Follow the Footnotes: Unearthing Puerto Rican History After the U.S. invasion

November 20, 2020

In their new book, Professor Laird Bergad and his co-author debunk common notions about how U.S. control affected Puerto Rico's agrarian economy and society in the early 20th century.

Laird Bergad and his book "Agrarian Puerto Rico: Reconsidering Rural Economy and Society, 1899-1940"
Laird Bergad and his book "Agrarian Puerto Rico: Reconsidering Rural Economy and Society, 1899-1940"

In their new book, Agrarian Puerto Rico: Reconsidering Rural Economy and Society, 1899-1940, Professor Laird Bergad (GC/Lehman, Latin American and Latino Studies/History) and co-author César Ayala, professor of sociology at UCLA, present a forceful revision to the history of rural Puerto Rico in the period after United States invasion of 1898. By systematically investigating the statistical record, including some newly available sources, they debunk the notions that U.S. control led to the disappearance of small farms and to massive dispossession of land. To understand Puerto Rico, it is also essential to look beyond sugar, they assert. 

“You cannot generalize about an island with such a nuanced economy,” Bergad said. He emphasized that long-accepted “conclusions about Puerto Rican agrarian history were erroneous and based largely on a misreading of published census records as well as using the sugar sector as a paradigm for understanding economic change on the island.”

The book presents a historical picture of Puerto Rico after 1898 that emphasizes regional and economic complexity. The authors analyze socioeconomic systems and landownership in different zones to understand the impact of American colonialism on the island’s economic structure. As the authors write in their introduction, their research revealed that “Landownership patterns were very different in each zone, and this fact alone challenges prevailing interpretations of early twentieth-century Puerto Rican socioeconomic history that have revolved around sweeping generalizations as if the island’s rural society were somehow homogenous.”

The history of the sugar economy has been the paradigm that prevailed when examining the island. Puerto Ricans played a critical role in the sugar economy, and Bergad and Ayala emphasize that the success of the industry was not just about the large absentee U.S. corporations. They indicate that Puerto Rican cane planters and sugar producers played a more significant role than previously acknowledged, in fact controlling a greater share of production collectively than the absentee U.S.-based sugar companies. And the story of Puerto Rico’s economic development during the 20th century is not just about sugar. Coffee, tobacco, and food crops for urban markets were part of a more complex socioeconomic history. 

One long-standing assumption about the historiography was that the U.S. arrival resulted in massive dispossession of land from Puerto Ricans. For the authors, understanding Puerto Rico before the Americans arrived was critical to analyzing the impact of U.S. colonialism. Landlessness was extreme before 1898, and their research overturned the long-accepted theory that many Puerto Ricans lost their land as a result of U.S. colonialism. Bergad explains that “the Spanish colonial period had already deprived Puerto Ricans of land.” 

Another long-held theory was that small-scale farmers in the sugar region disappeared with the American invasion. Bergad and Ayala wanted to test this empirically. They rigorously examined sources, including tax records never before studied and expanded census materials, down to the footnotes. In fact, a footnote to the 1920 census was critical to their research. While the census figures had been examined by earlier historians, Bergad and Ayala found through a footnote that the census did not count small farmers who owned less than three acres of land that produced under $100 in value. Those small farms had not been wiped out after the United States took control of the island as was erroneously indicated by the 1920 census data. They had simply not been counted. Bergad says that in the 1930 census records, small farmers mysteriously reappeared. “Cataclysmic changes in land ownership don’t just happen over such a short period of time unless there were destructive wars or natural disasters,” he said. “We began questioning that fundamental assumption of land loss on the part of Puerto Rican farmers, a staple interpretation of nearly every work written on early 20th century histories of the island.”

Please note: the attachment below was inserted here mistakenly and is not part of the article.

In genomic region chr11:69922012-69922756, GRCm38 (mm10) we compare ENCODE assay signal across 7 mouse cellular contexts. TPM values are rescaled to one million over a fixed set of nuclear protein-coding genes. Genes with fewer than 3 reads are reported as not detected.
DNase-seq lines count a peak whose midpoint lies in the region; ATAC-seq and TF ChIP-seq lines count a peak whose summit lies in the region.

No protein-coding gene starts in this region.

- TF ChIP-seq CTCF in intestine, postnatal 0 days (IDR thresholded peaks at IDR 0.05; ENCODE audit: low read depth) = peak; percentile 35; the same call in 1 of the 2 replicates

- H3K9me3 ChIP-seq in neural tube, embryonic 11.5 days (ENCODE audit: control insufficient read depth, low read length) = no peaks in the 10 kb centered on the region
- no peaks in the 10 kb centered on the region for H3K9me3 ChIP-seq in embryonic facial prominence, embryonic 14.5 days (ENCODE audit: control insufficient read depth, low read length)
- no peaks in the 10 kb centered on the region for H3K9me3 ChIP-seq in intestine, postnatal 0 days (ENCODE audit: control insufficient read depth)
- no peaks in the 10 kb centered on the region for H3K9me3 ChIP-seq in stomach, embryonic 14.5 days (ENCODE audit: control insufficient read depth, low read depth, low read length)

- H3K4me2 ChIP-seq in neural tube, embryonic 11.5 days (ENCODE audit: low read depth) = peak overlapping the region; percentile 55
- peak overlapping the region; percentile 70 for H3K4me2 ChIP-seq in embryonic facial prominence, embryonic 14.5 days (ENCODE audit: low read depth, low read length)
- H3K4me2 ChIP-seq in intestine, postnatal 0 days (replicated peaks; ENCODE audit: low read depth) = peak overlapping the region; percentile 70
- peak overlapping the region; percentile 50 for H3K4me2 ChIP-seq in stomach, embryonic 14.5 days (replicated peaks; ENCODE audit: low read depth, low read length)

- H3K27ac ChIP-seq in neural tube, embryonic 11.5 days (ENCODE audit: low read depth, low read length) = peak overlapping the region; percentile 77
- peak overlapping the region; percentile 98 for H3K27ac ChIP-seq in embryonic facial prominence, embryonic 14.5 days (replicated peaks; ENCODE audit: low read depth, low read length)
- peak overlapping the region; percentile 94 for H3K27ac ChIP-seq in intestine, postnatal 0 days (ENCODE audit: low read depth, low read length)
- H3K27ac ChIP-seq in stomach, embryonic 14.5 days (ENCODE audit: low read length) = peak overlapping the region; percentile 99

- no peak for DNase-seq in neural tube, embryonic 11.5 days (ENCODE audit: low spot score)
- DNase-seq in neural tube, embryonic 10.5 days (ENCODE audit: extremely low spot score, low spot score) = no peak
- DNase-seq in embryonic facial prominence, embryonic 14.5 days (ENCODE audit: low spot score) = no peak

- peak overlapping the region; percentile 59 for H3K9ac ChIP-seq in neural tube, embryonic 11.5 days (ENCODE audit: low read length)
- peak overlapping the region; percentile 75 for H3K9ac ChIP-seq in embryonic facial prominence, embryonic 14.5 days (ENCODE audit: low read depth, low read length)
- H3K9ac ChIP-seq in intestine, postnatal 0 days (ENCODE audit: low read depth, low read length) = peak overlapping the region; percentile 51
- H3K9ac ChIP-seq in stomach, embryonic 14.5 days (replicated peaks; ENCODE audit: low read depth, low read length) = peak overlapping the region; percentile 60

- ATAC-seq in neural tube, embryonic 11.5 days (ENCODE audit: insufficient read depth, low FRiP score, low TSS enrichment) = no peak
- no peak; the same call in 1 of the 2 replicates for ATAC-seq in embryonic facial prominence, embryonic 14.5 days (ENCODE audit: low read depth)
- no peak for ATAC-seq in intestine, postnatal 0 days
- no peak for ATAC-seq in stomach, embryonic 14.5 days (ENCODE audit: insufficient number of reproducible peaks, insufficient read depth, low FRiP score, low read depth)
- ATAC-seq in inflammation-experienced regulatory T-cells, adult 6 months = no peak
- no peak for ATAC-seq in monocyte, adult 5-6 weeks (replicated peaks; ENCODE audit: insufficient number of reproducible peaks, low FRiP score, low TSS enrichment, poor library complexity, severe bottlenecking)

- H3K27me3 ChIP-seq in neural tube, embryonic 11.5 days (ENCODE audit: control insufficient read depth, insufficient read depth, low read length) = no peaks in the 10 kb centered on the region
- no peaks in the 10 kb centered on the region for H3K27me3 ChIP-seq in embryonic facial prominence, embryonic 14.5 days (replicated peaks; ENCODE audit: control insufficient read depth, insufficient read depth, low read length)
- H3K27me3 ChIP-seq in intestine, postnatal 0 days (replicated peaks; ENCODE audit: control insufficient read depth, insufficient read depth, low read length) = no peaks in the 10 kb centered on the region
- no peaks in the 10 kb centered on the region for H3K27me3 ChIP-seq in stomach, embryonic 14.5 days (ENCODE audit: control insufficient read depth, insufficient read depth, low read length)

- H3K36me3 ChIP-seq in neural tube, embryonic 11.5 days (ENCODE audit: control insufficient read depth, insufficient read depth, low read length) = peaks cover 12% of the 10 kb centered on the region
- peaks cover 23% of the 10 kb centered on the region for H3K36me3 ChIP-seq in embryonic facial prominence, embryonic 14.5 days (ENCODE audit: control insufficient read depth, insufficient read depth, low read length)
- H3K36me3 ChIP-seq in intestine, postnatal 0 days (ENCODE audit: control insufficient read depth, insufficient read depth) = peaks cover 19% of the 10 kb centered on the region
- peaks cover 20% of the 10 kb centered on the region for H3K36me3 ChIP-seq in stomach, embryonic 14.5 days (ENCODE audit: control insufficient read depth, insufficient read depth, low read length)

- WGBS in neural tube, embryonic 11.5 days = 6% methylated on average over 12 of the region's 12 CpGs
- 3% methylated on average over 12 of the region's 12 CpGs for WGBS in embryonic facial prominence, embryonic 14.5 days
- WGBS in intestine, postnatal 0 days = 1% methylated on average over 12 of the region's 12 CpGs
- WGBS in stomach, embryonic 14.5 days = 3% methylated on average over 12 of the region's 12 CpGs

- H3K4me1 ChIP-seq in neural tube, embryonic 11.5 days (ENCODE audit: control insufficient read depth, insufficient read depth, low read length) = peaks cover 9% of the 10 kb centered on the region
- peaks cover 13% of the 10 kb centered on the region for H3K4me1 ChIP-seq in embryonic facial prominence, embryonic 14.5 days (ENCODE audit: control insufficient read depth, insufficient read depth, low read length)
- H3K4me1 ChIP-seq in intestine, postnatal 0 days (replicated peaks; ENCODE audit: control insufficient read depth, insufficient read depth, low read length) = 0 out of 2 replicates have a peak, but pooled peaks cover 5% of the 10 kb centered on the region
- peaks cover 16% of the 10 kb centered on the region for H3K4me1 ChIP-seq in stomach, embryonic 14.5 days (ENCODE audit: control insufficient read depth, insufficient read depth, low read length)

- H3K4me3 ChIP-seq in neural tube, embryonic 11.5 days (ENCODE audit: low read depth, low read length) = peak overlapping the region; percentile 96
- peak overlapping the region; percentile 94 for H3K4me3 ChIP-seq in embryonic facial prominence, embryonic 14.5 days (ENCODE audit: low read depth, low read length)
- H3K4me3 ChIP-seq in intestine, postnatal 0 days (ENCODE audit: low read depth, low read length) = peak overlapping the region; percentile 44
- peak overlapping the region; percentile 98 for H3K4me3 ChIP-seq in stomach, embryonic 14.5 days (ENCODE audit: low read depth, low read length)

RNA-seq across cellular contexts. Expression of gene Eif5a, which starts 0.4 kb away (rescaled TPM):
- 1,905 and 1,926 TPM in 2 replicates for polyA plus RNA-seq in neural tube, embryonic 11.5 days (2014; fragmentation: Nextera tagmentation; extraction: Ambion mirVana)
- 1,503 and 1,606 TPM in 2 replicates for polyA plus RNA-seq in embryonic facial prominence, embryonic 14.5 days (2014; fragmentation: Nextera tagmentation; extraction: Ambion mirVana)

Reviewers have lauded the book for the breadth and depth of its scholarship, calling it a “riveting study of Puerto Rico's rural economy and society in the early 1900s” and citing it as a work that “will have a major impact on interpreting both Puerto Rican history and the evolution of the American empire in the twentieth-century.”

Bergad said that the book is a social, demographic, and economic history concerned with “real-life issues for people living in rural Puerto Rico.” The information is derived from an enormous amount of statistical evidence, and Bergad says that one of the lessons he teaches his students is to “look at systematic evidence.” And don’t ignore the footnotes.  

Bergad is also distinguished professor in the Department of Latin American and Latino Studies  at Herbert H. Lehman College and founding director of The Center for Latin American, Caribbean and Latino Studies at The Graduate Center. He has written extensively about Puerto Rico and the Caribbean and is the author or co-author of many studies, including Hispanics in the United States: A Demographic, Social, and Economic History, 1980 – 2005 and The Comparative Histories of Slavery in Brazil, Cuba, and the United States